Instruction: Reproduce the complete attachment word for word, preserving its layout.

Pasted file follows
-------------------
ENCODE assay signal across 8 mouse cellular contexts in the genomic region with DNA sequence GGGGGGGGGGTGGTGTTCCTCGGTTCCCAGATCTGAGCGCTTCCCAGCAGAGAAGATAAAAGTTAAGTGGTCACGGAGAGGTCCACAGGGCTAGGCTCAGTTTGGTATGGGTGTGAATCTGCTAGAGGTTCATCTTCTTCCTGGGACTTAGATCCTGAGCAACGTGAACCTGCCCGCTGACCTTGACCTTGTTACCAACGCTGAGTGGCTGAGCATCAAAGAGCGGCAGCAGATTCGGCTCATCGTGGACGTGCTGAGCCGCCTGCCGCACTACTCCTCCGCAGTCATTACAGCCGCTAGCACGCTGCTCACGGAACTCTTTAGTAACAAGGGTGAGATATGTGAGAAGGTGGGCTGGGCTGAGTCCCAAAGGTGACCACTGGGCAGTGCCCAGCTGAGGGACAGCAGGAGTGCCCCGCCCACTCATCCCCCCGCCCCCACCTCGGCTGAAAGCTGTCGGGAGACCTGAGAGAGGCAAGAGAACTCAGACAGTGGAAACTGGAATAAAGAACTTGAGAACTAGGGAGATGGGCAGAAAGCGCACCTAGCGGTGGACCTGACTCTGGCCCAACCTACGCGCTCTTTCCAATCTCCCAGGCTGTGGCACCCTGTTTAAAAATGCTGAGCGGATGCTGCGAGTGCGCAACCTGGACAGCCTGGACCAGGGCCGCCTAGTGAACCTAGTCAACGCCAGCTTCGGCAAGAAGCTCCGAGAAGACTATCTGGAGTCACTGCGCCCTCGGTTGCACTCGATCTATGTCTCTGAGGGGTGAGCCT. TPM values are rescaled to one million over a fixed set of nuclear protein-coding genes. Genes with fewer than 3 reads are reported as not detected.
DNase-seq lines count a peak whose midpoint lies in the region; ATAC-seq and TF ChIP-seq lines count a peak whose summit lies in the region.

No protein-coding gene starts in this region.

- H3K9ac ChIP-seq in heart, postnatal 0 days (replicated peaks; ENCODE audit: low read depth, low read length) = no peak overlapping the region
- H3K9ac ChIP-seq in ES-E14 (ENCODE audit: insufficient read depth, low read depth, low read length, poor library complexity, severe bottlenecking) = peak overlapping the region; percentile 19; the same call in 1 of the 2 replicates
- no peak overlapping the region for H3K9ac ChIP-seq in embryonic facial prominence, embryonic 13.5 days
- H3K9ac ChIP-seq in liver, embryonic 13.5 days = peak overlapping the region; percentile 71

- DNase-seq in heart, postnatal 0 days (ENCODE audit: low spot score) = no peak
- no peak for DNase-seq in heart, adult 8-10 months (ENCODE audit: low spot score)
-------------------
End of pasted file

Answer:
ENCODE assay signal across 8 mouse cellular contexts in the genomic region with DNA sequence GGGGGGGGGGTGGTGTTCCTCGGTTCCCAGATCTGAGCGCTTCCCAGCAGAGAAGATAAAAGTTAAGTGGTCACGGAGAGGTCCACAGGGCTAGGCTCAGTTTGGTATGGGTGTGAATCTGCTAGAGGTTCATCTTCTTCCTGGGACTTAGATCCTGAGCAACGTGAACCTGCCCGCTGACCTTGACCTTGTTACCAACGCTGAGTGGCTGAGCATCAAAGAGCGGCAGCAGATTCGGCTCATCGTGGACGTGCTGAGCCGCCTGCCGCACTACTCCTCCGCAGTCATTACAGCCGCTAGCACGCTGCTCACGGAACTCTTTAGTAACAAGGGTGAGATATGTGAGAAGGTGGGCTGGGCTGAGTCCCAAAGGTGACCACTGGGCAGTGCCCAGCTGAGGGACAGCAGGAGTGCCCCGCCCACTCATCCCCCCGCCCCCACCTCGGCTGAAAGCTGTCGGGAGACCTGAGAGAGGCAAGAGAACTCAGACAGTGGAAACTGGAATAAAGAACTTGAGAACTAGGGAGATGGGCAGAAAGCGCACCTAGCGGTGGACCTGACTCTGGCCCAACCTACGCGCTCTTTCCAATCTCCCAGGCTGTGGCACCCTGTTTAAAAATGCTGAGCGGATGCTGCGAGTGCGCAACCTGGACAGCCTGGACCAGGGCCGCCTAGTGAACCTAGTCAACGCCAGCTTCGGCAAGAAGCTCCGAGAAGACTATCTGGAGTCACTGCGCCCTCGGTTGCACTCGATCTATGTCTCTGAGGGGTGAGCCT. TPM values are rescaled to one million over a fixed set of nuclear protein-coding genes. Genes with fewer than 3 reads are reported as not detected.
DNase-seq lines count a peak whose midpoint lies in the region; ATAC-seq and TF ChIP-seq lines count a peak whose summit lies in the region.

No protein-coding gene starts in this region.

- H3K9ac ChIP-seq in heart, postnatal 0 days (replicated peaks; ENCODE audit: low read depth, low read length) = no peak overlapping the region
- H3K9ac ChIP-seq in ES-E14 (ENCODE audit: insufficient read depth, low read depth, low read length, poor library complexity, severe bottlenecking) = peak overlapping the region; percentile 19; the same call in 1 of the 2 replicates
- no peak overlapping the region for H3K9ac ChIP-seq in embryonic facial prominence, embryonic 13.5 days
- H3K9ac ChIP-seq in liver, embryonic 13.5 days = peak overlapping the region; percentile 71

- DNase-seq in heart, postnatal 0 days (ENCODE audit: low spot score) = no peak
- no peak for DNase-seq in heart, adult 8-10 months (ENCODE audit: low spot score)